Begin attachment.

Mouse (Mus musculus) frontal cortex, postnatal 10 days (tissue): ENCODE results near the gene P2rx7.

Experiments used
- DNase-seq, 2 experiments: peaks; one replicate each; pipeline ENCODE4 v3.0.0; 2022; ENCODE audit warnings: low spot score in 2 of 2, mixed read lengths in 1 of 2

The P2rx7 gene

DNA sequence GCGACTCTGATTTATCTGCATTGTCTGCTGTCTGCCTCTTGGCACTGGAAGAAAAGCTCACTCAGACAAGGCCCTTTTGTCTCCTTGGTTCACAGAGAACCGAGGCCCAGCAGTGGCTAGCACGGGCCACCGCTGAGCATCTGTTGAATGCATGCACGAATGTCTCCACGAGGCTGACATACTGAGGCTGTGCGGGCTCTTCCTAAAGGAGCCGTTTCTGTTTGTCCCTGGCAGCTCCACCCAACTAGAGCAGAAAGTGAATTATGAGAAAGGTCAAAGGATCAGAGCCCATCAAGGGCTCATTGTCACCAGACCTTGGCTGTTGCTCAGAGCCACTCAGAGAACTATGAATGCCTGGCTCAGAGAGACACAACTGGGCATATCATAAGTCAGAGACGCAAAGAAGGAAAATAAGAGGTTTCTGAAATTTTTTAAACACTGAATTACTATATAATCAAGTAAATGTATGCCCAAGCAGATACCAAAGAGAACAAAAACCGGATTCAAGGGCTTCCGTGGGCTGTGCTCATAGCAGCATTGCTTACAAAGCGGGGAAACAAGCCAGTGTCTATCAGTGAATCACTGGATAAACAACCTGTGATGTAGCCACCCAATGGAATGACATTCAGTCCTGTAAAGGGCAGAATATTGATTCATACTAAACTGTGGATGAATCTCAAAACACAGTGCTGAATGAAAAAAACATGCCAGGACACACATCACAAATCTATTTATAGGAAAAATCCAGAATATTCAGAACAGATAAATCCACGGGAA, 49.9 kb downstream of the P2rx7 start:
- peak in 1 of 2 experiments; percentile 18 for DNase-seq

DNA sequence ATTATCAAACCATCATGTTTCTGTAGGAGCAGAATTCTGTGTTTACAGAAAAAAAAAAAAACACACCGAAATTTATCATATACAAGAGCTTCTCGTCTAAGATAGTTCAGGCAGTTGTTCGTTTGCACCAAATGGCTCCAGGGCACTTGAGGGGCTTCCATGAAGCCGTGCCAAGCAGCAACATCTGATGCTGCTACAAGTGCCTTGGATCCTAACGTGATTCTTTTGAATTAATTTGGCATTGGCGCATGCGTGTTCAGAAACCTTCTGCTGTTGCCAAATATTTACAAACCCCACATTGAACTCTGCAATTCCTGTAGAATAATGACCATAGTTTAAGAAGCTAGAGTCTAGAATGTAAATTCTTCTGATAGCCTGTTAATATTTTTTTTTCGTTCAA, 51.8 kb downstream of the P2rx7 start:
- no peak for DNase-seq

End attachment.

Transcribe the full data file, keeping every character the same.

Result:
Mouse (Mus musculus) frontal cortex, postnatal 10 days (tissue): ENCODE results near the gene P2rx7.

Experiments used
- DNase-seq, 2 experiments: peaks; one replicate each; pipeline ENCODE4 v3.0.0; 2022; ENCODE audit warnings: low spot score in 2 of 2, mixed read lengths in 1 of 2

The P2rx7 gene

DNA sequence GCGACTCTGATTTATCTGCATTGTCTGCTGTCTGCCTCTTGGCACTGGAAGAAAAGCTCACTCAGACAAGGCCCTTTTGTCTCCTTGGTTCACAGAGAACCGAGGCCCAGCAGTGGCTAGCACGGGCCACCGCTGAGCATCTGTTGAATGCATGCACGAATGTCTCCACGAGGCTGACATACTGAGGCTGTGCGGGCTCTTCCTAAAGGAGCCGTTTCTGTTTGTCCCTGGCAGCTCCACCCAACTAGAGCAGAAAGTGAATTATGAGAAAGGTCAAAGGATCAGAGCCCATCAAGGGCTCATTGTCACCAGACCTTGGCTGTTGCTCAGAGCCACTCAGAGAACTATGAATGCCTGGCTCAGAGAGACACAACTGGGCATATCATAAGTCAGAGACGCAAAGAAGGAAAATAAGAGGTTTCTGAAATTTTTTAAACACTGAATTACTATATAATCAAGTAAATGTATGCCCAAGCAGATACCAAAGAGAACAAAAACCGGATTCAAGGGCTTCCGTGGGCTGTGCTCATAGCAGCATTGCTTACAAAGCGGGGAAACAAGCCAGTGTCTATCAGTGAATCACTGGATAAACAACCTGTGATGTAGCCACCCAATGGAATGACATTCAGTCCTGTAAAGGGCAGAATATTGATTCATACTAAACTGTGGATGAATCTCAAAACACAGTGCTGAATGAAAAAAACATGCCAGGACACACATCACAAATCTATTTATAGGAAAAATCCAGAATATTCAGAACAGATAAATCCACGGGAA, 49.9 kb downstream of the P2rx7 start:
- peak in 1 of 2 experiments; percentile 18 for DNase-seq

DNA sequence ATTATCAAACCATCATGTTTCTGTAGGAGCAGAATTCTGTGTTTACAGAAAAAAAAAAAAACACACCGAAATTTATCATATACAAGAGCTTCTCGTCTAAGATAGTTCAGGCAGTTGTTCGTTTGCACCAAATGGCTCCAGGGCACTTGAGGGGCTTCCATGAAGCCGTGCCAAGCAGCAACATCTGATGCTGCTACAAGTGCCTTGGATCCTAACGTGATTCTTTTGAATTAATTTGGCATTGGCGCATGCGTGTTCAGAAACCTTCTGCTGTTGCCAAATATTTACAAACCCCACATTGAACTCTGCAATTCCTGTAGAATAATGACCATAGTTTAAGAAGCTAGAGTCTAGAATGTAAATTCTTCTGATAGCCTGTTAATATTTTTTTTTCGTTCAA, 51.8 kb downstream of the P2rx7 start:
- no peak for DNase-seq